The Wicked Witch of the West as a Survivor: A defense of
the most misunderstood and most maliciously maligned
early radical feminist.
Sharon R. Kahn
[I originally wrote this paper in January 1990. SK]
THE WIZARD OF OZ's (Baum, 1900;Fleming & LeRoy, 1939) most popular punching bag of a character has traditionally been the Wicked Witch of the West: a much misunderstood woman who was two steps ahead of the prevailing zeitgeist. The so denoted Wicked Witch was certainly not blameless, but she was unfairly maligned and unjustly condemned to death. Glinda and Oz, as symbolic parents in Oz, must assume the ultimate onus for perpetuating the fantasy that the Witch was to blame in any ill that befell any citizen, and for unwittingly setting into action the course of events that lead to the destruction of the Witch, and with her death, the hope for her rehabilitation, for persuading her to utilize her power on behalf of the social weal.
The Witch is probably the survivor of a dysfunctional family milieu. Her tragedy was that in her family, she never learned what responses to make in order to obtain positive reinforcement, but she was unconsciously apt in pushing for punishment and isolation. This was poignantly underscored when her attempts to hinder Dorothy from reaching the Wizard of Oz failed: "Curses, somebody always helps that girl".
As she grew to maturity, she even managed to have a relationship with another non-traditional career woman, the Wicked Witch of the East. The only woman in Oz with whom she developed a rapport with was then abruptly removed from her life in a freak accident, and the sole memento of her existence, the ruby slippers, was bestowed upon her murderess. How painful this must have been to the Witch. To top it all,the other Wicked Witch was equally loathed and thus the Witch is her sole mourner. No one is willing to comfort the Witch in her grief. And rather than admit her vulnerability, she blames Dorothy. In Oz, the surrogate parents refuse to give her mourning validity by listening to her grief. "Begone, you have no power here." says Glinda. And thus, her mourning is subverted into rage directed outward at Dorothy. Dorothy's arrival caused her friend's death. Dorothy has social skills that the Witch lacks: the former was plunged into Oz and instantly has made friends, been parented by Glinda, and has been promised parenting by Oz.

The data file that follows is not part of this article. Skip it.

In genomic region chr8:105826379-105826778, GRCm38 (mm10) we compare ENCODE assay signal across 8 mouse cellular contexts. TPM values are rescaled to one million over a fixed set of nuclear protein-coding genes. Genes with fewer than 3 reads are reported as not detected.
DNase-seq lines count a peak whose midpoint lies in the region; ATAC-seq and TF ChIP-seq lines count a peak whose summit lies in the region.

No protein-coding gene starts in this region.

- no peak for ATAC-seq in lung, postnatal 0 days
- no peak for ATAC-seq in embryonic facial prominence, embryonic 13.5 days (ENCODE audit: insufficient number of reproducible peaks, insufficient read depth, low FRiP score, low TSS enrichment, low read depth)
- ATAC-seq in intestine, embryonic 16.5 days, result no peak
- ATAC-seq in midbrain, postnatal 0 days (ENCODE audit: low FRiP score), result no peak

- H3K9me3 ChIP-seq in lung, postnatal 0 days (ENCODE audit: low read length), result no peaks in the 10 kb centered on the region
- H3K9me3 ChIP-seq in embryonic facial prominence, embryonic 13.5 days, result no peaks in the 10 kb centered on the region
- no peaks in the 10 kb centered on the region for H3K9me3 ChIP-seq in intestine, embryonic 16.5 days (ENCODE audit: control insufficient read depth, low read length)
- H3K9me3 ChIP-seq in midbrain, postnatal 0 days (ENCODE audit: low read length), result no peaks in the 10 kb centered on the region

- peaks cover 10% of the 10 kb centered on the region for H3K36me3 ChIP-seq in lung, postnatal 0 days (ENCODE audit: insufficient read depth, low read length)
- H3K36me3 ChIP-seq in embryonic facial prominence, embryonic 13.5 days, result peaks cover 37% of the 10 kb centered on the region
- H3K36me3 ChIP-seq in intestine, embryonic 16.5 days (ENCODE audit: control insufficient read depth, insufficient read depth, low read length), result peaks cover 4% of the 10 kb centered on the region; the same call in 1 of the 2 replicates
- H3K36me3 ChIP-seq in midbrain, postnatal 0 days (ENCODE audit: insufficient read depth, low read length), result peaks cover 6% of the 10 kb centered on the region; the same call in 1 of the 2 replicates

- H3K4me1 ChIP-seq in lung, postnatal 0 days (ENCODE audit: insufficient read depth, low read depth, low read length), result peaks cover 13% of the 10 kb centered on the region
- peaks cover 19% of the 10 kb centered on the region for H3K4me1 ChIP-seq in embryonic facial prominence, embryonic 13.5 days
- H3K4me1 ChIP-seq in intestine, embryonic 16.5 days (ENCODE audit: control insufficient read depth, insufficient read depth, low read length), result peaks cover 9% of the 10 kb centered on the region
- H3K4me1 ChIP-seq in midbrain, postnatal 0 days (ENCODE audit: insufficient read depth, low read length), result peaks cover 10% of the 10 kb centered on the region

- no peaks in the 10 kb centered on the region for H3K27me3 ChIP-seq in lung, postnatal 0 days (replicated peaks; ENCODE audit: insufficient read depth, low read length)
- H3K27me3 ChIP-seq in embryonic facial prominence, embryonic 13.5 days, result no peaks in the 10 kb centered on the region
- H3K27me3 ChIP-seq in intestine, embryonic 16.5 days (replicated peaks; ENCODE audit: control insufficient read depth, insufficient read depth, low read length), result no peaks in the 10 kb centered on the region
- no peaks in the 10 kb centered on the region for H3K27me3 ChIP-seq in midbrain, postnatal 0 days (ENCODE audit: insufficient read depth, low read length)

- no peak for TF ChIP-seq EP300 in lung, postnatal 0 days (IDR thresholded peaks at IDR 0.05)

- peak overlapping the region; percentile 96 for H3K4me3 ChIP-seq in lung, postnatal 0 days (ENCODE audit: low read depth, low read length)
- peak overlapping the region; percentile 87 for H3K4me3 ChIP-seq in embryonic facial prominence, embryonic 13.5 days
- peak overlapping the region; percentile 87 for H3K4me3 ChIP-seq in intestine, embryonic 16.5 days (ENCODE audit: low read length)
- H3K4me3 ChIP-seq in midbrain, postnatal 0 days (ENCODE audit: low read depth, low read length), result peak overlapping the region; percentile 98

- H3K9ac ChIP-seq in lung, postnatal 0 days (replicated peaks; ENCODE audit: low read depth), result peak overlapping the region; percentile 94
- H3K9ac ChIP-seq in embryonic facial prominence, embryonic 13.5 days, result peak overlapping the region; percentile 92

The Witch is rejected by the symbolic parents in Oz because she does not fit in. She has not chosen a traditional female career, as has Glinda.Instead, she had the audacity to set up a parallel kingdom in direct competition with Oz, and Oz, a most insecure newt of a man, resents her for this and would see her destroyed, so that he could seize her corporate assets.
The Witch's has rejected traditional feminine values as well. She refuses to behave according to the standards laid out in Godey's, and instead of being hailed as a maverick she is despise as a rebel and a threat to the established patriarchy. The Witch is sexual, dresses in black, and rides a broomstick. She controls men: her factotums are the flying monkeys, an all male entourage. All of these characterize her as aggressively sexual and as having rejected the need to be protected by a man. Glinda, by contrast, is the virgin mother. She is hailed as the female role model. There is nothing sexual about her. Like the good mother ought to be, she is rounded, bosomy, and slow moving. She dresses all in white and lace. She smiles, speaks softly, and laughs gently, She travels in a plexiglass uterus. She is of no threat to the established patriarchy, and thus is the approved of female. However, Glinda is not without her character flaws: she is afraid of intimacy: witness how whenever Dorothy wants more closeness, she gently laughs and retreats back into her plexiglass uterus and glides away.
The Witch especially makes Oz nervous: not that this would take any special talent. This is a man who quivers and cowers with his bottle of Similac in bed at the prospect of sharing an elevator ride with an early arriving suppliant. Oz rules by benefit of being a mysterious male outsider with above average